New career tools for students, economic and business history minor + more
New career tools for students, economic and business history minor + more

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College launches Beyond the Dome toolkit to help students with career discernment and preparedness

The College of Arts and Letters is introducing Beyond the Dome — a new set of tools and resources to help guide Arts and Letters students through the career discernment process. The program features a number of opportunities that are exclusive to A&L students — including a peer-mentoring program, an online discernment tool linked to a job-matching board, an alumni speaker series, and a year-by-year guide to career readiness.
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New minor in economic and business history to explore intersections of history, finance, and labor

The College of Arts and Letters is launching a new minor in economic and business history that will allow undergraduates from across the University to develop a deeper understanding of the political, historical, and economic complexities at play in the age of globalization. Housed in the Department of History, the minor lets students choose four electives from among a wide range of topics including the history of trade and commerce, financial markets, gender in the workplace, history of capitalism, and labor history. It culminates with a new capstone course, Economy and Business in History.
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How a PLS alumna puts her liberal arts background to work, landing jobs at Google and Pinterest

Carrie Sweeney ’03 has spent much of her career learning on the job in fast-paced, high-tech environments. As she has risen through the ranks of the ever-changing tech world, Sweeney relies on the core skills she developed in the Program of Liberal Studies — collaboration, critical reading and thinking, and effective communication. 
“Spending those four precious years on campus doing something that you can’t do any other time — shaping your worldview, your ethos by engaging with great texts — that’s just irreplaceable,” she said. “You can go learn about balance sheets afterward, whether that’s on the job or by getting an MBA. But there’s never going to be a time in life when you can really grapple with foundational ideas as effectively as you can while you’re at Notre Dame.” 
Read her story

Through the forest: As the Notre Dame Shakespeare Festival turns 20, ambitious plans lie ahead

While the coronavirus pandemic has postponed Shakespeare at Notre Dame’s planned 20th anniversary celebration and this year’s shows, it will speed up a reboot that was scheduled to pause the productions next year. “It’s about the next stage of expansion for further ideas and more thrilling content. We’re ambitious, and Notre Dame is ambitious,” said Peter Holland, the McMeel Family Professor in Shakespeare Studies.
Recently announced new programs will enlist NDSF artists, staff, and volunteers to create free online content in Shakespeare education, training, and performance — including an exclusive reading of Tony Award-winner Jeff Whitty’s adaptation of A Midsummer Night's Dream, available for four days only starting Aug. 28, to benefit the Paul Rathburn Fund supporting NDSF artistis.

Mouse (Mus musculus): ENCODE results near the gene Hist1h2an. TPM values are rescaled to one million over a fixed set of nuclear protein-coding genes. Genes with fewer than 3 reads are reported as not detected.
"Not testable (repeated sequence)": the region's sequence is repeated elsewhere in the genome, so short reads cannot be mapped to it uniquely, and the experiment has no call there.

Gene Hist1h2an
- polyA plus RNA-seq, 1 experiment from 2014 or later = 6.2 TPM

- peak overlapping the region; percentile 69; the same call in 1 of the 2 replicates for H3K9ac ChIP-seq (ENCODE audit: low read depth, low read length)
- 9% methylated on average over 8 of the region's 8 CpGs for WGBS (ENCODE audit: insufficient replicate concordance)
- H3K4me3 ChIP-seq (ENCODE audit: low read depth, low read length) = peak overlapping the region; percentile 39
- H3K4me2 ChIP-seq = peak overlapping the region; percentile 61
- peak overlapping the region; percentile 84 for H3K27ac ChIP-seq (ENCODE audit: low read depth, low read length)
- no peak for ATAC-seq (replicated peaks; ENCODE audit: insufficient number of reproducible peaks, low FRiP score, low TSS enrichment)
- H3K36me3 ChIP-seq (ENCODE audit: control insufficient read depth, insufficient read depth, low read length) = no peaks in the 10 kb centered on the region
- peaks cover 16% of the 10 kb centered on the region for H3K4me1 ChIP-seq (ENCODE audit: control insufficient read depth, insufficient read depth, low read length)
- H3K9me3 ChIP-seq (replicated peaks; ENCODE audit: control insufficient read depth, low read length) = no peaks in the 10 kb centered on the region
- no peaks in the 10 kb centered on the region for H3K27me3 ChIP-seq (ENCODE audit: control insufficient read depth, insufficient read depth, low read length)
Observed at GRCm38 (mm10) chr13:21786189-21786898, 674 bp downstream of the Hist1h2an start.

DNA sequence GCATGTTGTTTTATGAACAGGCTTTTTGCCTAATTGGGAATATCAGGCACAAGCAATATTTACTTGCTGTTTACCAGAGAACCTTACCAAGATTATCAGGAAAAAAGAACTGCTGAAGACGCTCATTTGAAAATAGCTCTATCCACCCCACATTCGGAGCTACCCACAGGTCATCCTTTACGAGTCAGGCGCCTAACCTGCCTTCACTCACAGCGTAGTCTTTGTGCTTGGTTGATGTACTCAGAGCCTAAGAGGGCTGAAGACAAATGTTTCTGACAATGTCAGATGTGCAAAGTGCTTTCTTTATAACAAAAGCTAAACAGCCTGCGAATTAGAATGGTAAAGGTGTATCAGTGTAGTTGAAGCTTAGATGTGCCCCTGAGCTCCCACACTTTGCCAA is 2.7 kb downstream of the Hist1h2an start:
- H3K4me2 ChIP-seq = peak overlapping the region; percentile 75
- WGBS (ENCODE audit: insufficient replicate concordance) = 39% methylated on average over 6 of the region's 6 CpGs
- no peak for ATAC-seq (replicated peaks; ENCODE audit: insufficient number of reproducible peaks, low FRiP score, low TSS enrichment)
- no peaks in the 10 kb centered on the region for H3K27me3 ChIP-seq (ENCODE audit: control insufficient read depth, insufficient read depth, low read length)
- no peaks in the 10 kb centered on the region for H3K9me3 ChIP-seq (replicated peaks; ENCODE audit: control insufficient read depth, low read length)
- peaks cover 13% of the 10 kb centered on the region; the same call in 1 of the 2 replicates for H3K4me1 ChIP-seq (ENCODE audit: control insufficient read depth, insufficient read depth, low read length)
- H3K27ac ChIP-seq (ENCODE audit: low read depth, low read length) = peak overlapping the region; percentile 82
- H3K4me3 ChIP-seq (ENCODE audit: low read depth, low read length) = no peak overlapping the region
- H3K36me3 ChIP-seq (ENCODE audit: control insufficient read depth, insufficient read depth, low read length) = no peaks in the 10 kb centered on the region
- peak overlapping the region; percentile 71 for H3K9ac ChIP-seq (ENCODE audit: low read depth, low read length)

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London Global Gateway hosting free, open program on Alfred Hitchcock, led by FTT professor

The Notre Dame London Global Gateway, along with five partners from across the Notre Dame campus, has launched the London Book Club, an interactive, educational enrichment program featuring Notre Dame’s expert faculty. Throughout the year, relevant themes will be selected, and participants will be invited to join four weekly meetings to discuss books, excerpts, films, and other materials. London’s first program, “Hitchcock in London,” is led by Susan Ohmer, the William T. and Helen Kuhn Carey Associate Professor of Modern Communications in the Department of Film, Television, and Theatre.
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Video: Philosopher Therese Cory on medieval theories of mind, cognition, and personhood

Therese Cory is the John and Jean Oesterle Associate Professor of Thomistic Studies at Notre Dame. Her research focuses on 13th-century philosophy and uncovering different ways of “modeling” the mind and its activities. “The project of understanding reality is not something that one person or one culture does by themselves,” she says. “But it's really a kind of joint project and that really gives us hope for seeing how these cultures which were often thought to be very much in conflict politically have this sort of fruitful intellectual exchange in the Middle Ages.”
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Economists conclude opioid crisis responsible for millions of children living apart from parents

A recent study by Notre Dame economists Kasey Buckles, William Evans, and Ethan Lieber — all affiliated with the Wilson Sheehan Lab for Economic Opportunities (LEO) — found that greater exposure to the opioid crisis increases the chance that a child’s mother or father is absent from the household and increases the likelihood that he or she lives in a household headed by a grandparent.
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